Experts say the trajectory of Australian home values will depend on how fast and how high interest rates move after the Reserve Bank of Australia lifted interest rates for the fourth time in as many months.
The RBA raised interest rates by another 50 basis points to 1.85% this week after it raised the cash rate 50 bps in July.
It comes as Australian home values fell 1.3% in July, with Brisbane, Canberra and Hobart joining Sydney and Melbourne in recording month-on-month declines.
Canstar analysis estimated that the latest rate rise would likely add a further $148 to monthly repayments for borrowers with a $500,000 loan or up to $297 for borrowers with a $1 million loan.
The impact on home loan repayments of the combined May, June, July and August cash rate rises if passed on in full by lenders would add almost $500 to the monthly repayment for a borrower with a 30-year $500,000 mortgage or $1,000 for a $1 million loan over the same period.
CoreLogic Research Director Tim Lawless said as the cash rate finds a ceiling, that will probably be the cue for housing values to find a floor.
“The trajectory of home values will depend on how fast and how high interest rates move, along with the performance of the broader Australian economy, labour markets and demographic trends,” Lawless said.
“In turn, sensitivity of highly indebted households, and dampened consumption resulting from lower house prices means the RBA may continue watching the housing market closely.”
Canstar’s finance expert Steve Mickenbecker said the housing market was showing signs that the expected correction was underway.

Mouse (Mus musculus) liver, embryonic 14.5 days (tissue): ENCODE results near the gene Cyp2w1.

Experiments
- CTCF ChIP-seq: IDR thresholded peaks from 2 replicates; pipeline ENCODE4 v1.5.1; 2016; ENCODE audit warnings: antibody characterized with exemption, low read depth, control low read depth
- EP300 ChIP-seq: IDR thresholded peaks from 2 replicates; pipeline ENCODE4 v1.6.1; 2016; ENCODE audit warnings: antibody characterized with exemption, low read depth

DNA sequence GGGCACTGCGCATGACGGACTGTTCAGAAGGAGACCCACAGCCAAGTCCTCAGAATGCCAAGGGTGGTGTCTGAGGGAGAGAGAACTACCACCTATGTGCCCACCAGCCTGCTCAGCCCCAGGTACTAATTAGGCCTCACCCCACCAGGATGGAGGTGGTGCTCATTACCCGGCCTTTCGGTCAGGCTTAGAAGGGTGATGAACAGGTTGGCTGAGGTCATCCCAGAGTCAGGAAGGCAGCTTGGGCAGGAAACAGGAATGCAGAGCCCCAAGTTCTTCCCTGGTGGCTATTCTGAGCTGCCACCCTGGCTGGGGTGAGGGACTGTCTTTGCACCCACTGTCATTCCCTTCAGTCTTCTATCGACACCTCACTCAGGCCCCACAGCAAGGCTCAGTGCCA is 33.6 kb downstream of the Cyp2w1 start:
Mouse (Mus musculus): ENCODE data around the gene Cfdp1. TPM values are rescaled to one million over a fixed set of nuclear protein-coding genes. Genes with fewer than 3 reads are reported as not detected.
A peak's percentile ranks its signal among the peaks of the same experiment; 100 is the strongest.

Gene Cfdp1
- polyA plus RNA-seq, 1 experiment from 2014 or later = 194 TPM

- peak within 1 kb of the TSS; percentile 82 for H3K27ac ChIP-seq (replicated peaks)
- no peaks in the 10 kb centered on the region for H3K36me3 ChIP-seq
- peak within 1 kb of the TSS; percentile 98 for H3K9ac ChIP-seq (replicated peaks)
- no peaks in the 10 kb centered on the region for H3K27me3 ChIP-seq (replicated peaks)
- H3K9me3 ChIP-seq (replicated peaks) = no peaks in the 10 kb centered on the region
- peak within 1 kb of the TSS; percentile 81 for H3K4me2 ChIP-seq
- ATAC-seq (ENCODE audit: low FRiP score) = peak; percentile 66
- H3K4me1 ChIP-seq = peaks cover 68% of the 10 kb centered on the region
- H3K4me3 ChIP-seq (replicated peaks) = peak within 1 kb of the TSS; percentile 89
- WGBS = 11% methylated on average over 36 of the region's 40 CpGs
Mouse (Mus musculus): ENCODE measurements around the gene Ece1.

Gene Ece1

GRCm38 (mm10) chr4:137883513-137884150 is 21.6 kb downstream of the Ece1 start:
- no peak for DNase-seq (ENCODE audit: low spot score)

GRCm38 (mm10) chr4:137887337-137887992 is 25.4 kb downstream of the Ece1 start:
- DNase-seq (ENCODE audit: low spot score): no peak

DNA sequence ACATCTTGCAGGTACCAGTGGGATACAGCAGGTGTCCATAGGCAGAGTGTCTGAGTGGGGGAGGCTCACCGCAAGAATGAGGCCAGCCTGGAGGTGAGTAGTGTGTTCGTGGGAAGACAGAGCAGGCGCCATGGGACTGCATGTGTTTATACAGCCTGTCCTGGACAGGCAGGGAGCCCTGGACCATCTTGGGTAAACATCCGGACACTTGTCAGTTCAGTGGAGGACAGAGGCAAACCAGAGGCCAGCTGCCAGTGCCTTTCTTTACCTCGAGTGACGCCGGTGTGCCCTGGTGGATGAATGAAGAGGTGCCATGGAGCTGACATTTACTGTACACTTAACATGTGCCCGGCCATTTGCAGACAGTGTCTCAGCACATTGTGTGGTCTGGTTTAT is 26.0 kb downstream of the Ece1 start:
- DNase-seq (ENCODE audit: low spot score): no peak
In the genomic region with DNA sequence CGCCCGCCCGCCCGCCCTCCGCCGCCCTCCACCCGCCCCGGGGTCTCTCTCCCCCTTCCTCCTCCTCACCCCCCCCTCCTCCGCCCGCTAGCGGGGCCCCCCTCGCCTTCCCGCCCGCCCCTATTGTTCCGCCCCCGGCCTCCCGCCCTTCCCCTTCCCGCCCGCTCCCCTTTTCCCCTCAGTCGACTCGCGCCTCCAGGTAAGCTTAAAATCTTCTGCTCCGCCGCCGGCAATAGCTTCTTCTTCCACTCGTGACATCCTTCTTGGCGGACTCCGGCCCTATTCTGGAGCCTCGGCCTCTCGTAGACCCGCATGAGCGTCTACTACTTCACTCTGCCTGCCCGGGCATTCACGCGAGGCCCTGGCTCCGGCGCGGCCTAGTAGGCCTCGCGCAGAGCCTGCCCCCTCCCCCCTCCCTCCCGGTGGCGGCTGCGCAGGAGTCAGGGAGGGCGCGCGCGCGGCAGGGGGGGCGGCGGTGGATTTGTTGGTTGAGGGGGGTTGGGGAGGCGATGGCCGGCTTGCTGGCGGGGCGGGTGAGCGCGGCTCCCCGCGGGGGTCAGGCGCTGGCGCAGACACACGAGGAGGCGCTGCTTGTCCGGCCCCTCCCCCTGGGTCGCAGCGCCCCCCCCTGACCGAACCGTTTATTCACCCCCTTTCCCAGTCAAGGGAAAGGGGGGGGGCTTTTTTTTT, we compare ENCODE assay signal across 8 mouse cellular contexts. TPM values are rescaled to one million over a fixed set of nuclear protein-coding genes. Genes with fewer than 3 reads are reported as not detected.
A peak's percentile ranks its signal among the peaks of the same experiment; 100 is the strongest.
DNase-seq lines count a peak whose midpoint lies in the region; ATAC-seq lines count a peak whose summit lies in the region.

“House prices have started to fall, especially in Sydney and Melbourne, and auction clearance rates are down,” Mickenbecker said.
“It hasn’t taken four Reserve Bank cash rate rises to slow down new borrowing, with the latest ABS new loan commitments showing that new housing lending fell in June by 4.4%.
“New borrowing has now fallen below last year’s level but is still up on pre-pandemic volumes.
“With more rate increases ahead, buyers and sellers are nervous about what is to come from this year’s spring selling season. Investors, who were previously the most bullish sector, are leading the exit.”
Lawless said the cash rate could rise at least another 75 basis points before peaking, according to most bank forecasts.
“With this in mind, the decline in housing values is expected to become steeper and geographically more widespread,” Lawless said.
“Nationally, home values are already falling at the fastest pace since the Global Financial Crisis (GFC), while Sydney values are declining at the fastest pace since at least the early 1980s, having fallen -5.3% since peaking in mid-February, with most of that decline (4.8%) occurring since May’s cash rate increase.”